The team consists of seven of Denton’s elite riders who represent the shop as well as the Denton skateboarding scene. The Denton Skate Supply team announces each new addition to the team by filming the members as they artistically express their skills on the sprawling Denton canvas. 

The central location welcomes skateboard enthusiasts and has helped plug skateboarders, young and old, into the vibrant growing community.

Derek Vitiello, who said his official title is “Shop-Ops and Long-board Cook” at Denton Skate Supply, said he’s been pleasantly surprised with how the team has impacted Denton’s skating community.

“[The sponsorship] gives these local skaters status in Denton and helps out really great, unique skaters,” Vitiello said. “It really helps the younger guys get interested when they come out and the team-guys are killing it. It’s always good to see the younger guys get stoked up about skating.”

In 2013, Crit Kiley opened Denton Skate Supply under the name “G5 threads” before changing names and moving locations to its set-up just off the Denton Square.

The current park and build is a more centrally located facility. Denton Skate Supply has not only brought skaters together, but has also collided the worlds of skating and local politics, petitioning and drafting proposals to build a skate park that’s within riding distance from UNT campus.

Beyond the culture, the team’s bucket-hatted skater Patrick Kelley said Denton provides all the obstacles a skater could desire, including stairs, ledges, ramps and rails.

“Culturally what I really like about Denton is that it’s just oozing with that whole artistic mindset,” Kelley said.  “Skateboarding and art go hand in hand. With Denton being a big, artsy city, it’s attractive, and skateboarding falls right in line with that.”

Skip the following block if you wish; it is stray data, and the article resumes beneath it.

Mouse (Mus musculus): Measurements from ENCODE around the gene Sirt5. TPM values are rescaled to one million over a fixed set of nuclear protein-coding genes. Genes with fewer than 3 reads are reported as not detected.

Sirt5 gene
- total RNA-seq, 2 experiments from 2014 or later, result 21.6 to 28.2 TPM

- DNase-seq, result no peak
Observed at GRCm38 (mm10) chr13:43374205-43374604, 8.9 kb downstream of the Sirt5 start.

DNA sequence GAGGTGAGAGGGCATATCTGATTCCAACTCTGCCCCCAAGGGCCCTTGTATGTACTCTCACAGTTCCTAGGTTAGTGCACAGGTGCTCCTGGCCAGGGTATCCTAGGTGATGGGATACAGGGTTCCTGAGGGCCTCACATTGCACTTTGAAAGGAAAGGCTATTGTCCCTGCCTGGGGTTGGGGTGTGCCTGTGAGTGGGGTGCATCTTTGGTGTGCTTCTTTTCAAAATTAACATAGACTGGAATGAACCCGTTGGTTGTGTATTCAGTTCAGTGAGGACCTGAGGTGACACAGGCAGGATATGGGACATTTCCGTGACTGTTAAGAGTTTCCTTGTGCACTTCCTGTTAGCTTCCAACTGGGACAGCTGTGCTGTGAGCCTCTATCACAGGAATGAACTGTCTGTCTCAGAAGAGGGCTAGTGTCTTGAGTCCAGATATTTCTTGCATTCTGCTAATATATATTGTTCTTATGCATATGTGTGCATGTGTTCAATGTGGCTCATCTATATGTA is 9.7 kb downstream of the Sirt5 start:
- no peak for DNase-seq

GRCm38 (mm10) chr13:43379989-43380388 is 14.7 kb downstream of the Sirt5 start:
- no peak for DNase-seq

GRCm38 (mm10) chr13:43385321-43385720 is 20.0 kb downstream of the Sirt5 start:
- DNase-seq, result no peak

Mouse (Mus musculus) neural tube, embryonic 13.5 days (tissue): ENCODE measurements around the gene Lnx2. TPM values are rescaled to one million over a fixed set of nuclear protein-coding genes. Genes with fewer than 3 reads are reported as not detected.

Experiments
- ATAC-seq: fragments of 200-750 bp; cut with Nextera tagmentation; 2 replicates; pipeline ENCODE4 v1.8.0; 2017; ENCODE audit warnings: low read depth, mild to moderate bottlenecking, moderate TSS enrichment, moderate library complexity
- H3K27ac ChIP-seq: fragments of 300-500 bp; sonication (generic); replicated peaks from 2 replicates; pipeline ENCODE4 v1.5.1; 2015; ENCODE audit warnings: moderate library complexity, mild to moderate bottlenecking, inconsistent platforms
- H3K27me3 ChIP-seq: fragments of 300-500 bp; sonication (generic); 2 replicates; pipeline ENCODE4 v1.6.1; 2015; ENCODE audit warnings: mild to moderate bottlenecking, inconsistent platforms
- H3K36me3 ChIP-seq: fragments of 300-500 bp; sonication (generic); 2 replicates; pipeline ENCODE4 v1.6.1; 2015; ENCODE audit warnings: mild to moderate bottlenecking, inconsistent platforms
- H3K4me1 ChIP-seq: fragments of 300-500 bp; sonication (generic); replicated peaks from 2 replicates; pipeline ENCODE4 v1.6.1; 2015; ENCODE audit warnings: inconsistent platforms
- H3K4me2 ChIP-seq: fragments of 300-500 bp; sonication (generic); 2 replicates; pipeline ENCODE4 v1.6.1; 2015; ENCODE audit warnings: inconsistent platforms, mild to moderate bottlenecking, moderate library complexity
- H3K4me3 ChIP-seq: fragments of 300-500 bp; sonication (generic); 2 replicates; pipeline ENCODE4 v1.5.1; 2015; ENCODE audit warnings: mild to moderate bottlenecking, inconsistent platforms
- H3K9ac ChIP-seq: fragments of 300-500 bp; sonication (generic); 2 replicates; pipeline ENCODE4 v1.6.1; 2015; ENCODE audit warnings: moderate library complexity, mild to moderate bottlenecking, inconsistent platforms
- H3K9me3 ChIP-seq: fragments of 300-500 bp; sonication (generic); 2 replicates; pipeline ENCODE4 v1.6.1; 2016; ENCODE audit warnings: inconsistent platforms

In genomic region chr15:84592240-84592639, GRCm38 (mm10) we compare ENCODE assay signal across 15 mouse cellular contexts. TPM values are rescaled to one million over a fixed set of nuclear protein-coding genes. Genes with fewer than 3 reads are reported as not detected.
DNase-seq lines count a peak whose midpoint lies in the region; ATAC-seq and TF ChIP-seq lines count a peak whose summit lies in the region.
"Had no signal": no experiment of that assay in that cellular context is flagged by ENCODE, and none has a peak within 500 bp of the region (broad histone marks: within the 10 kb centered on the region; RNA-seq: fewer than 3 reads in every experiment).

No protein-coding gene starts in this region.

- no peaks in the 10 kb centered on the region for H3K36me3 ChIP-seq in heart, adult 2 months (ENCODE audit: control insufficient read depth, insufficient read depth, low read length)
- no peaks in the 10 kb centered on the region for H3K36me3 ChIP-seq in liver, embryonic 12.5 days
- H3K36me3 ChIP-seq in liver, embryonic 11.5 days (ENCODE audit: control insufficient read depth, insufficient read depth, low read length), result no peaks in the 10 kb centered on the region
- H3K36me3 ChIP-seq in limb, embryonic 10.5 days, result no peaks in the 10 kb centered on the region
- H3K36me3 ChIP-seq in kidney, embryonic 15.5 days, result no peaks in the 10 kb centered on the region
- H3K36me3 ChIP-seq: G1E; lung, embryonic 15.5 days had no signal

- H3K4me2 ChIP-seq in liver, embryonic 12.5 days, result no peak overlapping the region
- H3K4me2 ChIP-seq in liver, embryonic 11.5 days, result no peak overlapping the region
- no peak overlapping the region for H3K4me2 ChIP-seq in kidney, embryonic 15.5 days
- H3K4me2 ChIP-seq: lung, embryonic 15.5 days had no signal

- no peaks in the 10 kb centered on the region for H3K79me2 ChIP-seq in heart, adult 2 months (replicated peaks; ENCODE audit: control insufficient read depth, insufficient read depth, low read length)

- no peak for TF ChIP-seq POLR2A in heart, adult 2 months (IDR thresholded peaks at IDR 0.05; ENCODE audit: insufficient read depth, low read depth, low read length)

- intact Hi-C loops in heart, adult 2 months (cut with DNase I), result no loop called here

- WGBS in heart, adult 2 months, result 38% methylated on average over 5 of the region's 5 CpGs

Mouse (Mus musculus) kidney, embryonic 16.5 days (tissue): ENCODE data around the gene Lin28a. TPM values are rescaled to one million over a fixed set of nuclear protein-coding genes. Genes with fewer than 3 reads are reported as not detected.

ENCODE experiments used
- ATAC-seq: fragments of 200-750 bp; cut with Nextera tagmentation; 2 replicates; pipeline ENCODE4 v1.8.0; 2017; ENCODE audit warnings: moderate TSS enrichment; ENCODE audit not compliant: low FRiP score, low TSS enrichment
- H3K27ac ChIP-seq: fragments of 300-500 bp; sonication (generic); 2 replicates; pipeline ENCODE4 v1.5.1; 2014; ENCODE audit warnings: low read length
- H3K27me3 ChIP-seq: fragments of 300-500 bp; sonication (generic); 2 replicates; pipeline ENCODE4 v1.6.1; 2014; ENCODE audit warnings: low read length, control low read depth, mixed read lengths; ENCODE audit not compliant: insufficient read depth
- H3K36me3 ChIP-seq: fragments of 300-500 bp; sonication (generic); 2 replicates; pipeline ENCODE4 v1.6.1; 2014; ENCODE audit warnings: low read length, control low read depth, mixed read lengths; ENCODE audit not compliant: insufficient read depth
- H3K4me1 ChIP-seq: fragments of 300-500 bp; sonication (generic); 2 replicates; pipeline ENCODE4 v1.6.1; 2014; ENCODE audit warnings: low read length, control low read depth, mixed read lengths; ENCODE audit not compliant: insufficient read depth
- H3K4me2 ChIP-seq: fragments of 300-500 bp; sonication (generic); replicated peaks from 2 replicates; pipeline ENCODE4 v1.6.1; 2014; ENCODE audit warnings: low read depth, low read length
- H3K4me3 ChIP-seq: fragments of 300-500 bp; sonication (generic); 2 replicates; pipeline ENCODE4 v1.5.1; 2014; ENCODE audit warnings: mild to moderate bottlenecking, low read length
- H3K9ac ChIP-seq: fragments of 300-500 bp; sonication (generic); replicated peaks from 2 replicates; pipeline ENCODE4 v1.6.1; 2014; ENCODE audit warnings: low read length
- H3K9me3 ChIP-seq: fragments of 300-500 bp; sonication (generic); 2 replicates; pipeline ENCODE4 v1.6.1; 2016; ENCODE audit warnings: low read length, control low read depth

Durbin also appreciates the unique landscape Denton provides, opting to skate his favorite spots around downtown Denton instead of public parks.

“Until I can’t walk, I’ll be on a skateboard,” Durbin said. “Even when I can’t walk, I [will] still be around hanging out.”

The passion for skating Durbin shows both on his board and his feet. Mentoring aspiring adrenaline junkies is something admired by the shop’s co-owner.

“The DSS skate team riders are looked up to by many local youngsters getting into skateboarding,” Kiley said. “I think in turn that helps give those kids the drive to want to learn and maybe one day make it on the team.”

Denton Skate Shop does more than just invite other skaters to its locale to build the skate scene.

“We’ve done some demos in the past at local music festivals and even a public library,” Kiley said. “We set up some homemade ramps and let the people enjoy watching the team shred. This all helps the outside community see skaters doing their thing in person and maybe spark an interest for them to want to learn.”

But while leading the charge to spread the gospel of skate, at the root of it all is just a group of guys having fun.

“We’re guys that are just loving the sport and having a good time doing it,” Durbin said.

Featured Image: Sam O’Donnell grinds the Denton Skate Supply. Courtesy | Kristen Watson/DRC